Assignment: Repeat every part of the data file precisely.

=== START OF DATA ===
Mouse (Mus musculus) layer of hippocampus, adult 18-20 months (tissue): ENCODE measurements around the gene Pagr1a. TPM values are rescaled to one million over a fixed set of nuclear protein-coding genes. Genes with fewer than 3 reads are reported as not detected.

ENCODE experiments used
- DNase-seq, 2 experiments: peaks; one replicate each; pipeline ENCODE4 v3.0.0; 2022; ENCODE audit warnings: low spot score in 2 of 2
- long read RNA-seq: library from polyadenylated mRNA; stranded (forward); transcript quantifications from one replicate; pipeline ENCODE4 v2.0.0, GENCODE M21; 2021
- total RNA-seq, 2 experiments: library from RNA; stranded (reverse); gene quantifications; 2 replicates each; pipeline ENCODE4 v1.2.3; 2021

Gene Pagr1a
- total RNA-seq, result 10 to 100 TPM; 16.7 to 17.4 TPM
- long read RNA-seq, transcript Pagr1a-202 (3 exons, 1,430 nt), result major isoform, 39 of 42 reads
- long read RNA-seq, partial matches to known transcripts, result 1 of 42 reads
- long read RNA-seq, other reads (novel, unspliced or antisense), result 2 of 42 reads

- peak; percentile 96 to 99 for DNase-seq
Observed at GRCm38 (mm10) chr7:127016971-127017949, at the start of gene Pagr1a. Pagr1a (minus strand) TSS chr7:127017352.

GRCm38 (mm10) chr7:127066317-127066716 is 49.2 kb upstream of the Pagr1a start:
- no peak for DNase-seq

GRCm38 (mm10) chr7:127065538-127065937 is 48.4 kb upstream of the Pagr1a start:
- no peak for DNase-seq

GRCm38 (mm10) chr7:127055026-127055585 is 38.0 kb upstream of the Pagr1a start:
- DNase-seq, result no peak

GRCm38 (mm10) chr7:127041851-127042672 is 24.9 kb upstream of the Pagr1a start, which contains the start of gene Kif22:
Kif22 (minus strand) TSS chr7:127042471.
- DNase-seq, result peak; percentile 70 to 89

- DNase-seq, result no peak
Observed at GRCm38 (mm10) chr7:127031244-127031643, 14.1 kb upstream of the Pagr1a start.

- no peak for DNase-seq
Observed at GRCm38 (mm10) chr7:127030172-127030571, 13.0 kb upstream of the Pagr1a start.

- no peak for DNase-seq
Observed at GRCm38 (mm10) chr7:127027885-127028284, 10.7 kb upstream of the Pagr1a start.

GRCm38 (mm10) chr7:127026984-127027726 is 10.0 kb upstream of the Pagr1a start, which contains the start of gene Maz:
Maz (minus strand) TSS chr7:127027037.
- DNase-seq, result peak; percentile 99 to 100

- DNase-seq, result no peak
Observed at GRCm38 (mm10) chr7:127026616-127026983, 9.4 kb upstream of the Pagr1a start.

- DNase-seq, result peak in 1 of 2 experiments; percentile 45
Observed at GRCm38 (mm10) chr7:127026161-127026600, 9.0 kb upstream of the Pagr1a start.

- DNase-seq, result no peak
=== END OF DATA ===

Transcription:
Mouse (Mus musculus) layer of hippocampus, adult 18-20 months (tissue): ENCODE measurements around the gene Pagr1a. TPM values are rescaled to one million over a fixed set of nuclear protein-coding genes. Genes with fewer than 3 reads are reported as not detected.

ENCODE experiments used
- DNase-seq, 2 experiments: peaks; one replicate each; pipeline ENCODE4 v3.0.0; 2022; ENCODE audit warnings: low spot score in 2 of 2
- long read RNA-seq: library from polyadenylated mRNA; stranded (forward); transcript quantifications from one replicate; pipeline ENCODE4 v2.0.0, GENCODE M21; 2021
- total RNA-seq, 2 experiments: library from RNA; stranded (reverse); gene quantifications; 2 replicates each; pipeline ENCODE4 v1.2.3; 2021

Gene Pagr1a
- total RNA-seq, result 10 to 100 TPM; 16.7 to 17.4 TPM
- long read RNA-seq, transcript Pagr1a-202 (3 exons, 1,430 nt), result major isoform, 39 of 42 reads
- long read RNA-seq, partial matches to known transcripts, result 1 of 42 reads
- long read RNA-seq, other reads (novel, unspliced or antisense), result 2 of 42 reads

- peak; percentile 96 to 99 for DNase-seq
Observed at GRCm38 (mm10) chr7:127016971-127017949, at the start of gene Pagr1a. Pagr1a (minus strand) TSS chr7:127017352.

GRCm38 (mm10) chr7:127066317-127066716 is 49.2 kb upstream of the Pagr1a start:
- no peak for DNase-seq

GRCm38 (mm10) chr7:127065538-127065937 is 48.4 kb upstream of the Pagr1a start:
- no peak for DNase-seq

GRCm38 (mm10) chr7:127055026-127055585 is 38.0 kb upstream of the Pagr1a start:
- DNase-seq, result no peak

GRCm38 (mm10) chr7:127041851-127042672 is 24.9 kb upstream of the Pagr1a start, which contains the start of gene Kif22:
Kif22 (minus strand) TSS chr7:127042471.
- DNase-seq, result peak; percentile 70 to 89

- DNase-seq, result no peak
Observed at GRCm38 (mm10) chr7:127031244-127031643, 14.1 kb upstream of the Pagr1a start.

- no peak for DNase-seq
Observed at GRCm38 (mm10) chr7:127030172-127030571, 13.0 kb upstream of the Pagr1a start.

- no peak for DNase-seq
Observed at GRCm38 (mm10) chr7:127027885-127028284, 10.7 kb upstream of the Pagr1a start.

GRCm38 (mm10) chr7:127026984-127027726 is 10.0 kb upstream of the Pagr1a start, which contains the start of gene Maz:
Maz (minus strand) TSS chr7:127027037.
- DNase-seq, result peak; percentile 99 to 100

- DNase-seq, result no peak
Observed at GRCm38 (mm10) chr7:127026616-127026983, 9.4 kb upstream of the Pagr1a start.

- DNase-seq, result peak in 1 of 2 experiments; percentile 45
Observed at GRCm38 (mm10) chr7:127026161-127026600, 9.0 kb upstream of the Pagr1a start.

- DNase-seq, result no peak